Carbon Zone

Carbon Reduction Commitment CRC

Government fine-tuning CRC

Business leaders got a sneak peak of how the Government's finalised Carbon Reduction Commitment regulations might look this week.

Environmental magazine Sustainable Business, part of the Faversham House stable that publishes edie, hosted a round-table event on the Carbon Reduction Commitment (CRC) on Wednesday.

Niall Mackenzie, head of carbon markets for the Department of Energy & Climate Change, told attendees that Government had taken on board industry concerns about the scheme and was putting the finishing touches to the completed version of the scheme.

The CRC will track the energy use of large organisations and benchmark them against one another, publishing a league table ranking them on cuts they have achieved.

Mr Mackenzie said DECC would be addressing the problem of how to rank organisations that were already well along the road towards carbon neutrality against those who had not done anything to curb their energy use.

As things stand, he acknowledged there was a 'cliff edge' whereby the past efforts received recognition in the first year of the scheme, but were thereafter all but ignored.

The revised version of the regulations will, in all probability, soften the transition by giving far more recognition to earlier achievements in the second year of the scheme too.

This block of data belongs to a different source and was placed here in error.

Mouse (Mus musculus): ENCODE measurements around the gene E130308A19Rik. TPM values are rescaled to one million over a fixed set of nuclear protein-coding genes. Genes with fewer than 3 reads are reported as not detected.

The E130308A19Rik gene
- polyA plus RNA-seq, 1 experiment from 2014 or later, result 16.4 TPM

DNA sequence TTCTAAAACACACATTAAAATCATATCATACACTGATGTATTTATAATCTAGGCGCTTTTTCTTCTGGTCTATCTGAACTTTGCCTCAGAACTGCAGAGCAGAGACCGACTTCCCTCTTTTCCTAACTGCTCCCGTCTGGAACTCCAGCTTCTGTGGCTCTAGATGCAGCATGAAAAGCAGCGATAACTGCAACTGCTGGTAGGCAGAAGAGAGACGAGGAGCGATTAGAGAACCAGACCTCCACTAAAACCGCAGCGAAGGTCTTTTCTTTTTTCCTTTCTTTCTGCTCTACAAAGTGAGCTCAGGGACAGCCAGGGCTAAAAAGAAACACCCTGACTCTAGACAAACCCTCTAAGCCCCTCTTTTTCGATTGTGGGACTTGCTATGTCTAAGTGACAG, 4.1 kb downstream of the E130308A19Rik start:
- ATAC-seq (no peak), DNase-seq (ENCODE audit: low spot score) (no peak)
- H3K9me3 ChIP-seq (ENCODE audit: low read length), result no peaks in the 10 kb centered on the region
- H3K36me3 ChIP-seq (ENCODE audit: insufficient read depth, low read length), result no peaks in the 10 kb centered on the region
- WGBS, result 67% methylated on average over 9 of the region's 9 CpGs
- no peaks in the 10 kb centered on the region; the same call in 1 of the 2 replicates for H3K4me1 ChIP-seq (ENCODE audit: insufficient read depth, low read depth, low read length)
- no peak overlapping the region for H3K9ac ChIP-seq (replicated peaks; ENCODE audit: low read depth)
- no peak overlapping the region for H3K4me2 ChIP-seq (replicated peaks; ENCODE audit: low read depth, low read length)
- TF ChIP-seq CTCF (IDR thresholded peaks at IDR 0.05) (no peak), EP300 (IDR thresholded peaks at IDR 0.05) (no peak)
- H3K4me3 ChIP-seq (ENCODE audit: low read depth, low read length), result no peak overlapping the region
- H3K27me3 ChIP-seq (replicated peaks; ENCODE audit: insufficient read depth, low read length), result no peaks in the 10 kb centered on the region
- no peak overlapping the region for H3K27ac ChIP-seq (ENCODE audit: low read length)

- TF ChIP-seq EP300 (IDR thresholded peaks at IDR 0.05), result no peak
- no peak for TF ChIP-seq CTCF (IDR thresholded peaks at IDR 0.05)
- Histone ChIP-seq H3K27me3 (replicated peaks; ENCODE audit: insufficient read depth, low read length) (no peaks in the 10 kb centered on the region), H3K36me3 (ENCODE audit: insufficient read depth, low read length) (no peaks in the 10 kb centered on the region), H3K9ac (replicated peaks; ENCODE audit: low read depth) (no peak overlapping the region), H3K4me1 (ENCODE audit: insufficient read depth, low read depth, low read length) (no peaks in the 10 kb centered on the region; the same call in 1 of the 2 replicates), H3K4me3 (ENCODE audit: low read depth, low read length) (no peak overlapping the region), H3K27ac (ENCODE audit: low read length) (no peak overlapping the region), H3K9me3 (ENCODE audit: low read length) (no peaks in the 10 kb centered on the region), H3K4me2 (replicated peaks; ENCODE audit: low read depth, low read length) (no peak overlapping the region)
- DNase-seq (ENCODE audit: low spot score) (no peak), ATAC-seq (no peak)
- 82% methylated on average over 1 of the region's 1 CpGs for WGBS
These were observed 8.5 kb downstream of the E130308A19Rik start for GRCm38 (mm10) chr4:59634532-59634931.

Large branding-conscious companies will also be allowed to split up their operations, providing each part is still over the CRC threshold and all parts of the company are still covered.

The example Mr Mackenzie gave was a retail giant that had several different high street chains in its portfolio.

It might, he said, wish to report each chain separately, and would be allowed to do so providing its HQ operations were covered by one of these divisions.

Also, once the company had settled on divisions, it would not be able to reshuffle them to nurse figures during any active phase of the CRC.

The other prickly issue is renewable energy - with many of those organisations which have invested heavily in renewables as part of their carbon reduction package expressing disappointment that the scheme does not recognise this, as it only charts energy used, rather than its source.

Mr Mackenzie said DECC was aware of the concerns, but that this was an energy efficiency scheme rather than a way of promoting renewables, and that those companies would be rewarded by other Government initiatives for their support of clean energy.

He did not rule out a concession though, saying it was possible that there may be some kind of subsidary league table that ranked organisations on their use of on-site renewables.

ESTA's Martin Fry told edie work needed to be done to ensure historic efforts to cut energy were properly recognised by the scheme.

Parsons Brinckerhoff's Lynne Ceeney said that even the brightest stars of corporate energy efficiency could make improvements in the run up to implementation of CRC.

Laurent Mineau of EDF Energy said that the CRC offered an opportunity for a new dialogue between energy companies and their customers.

Sam Bond


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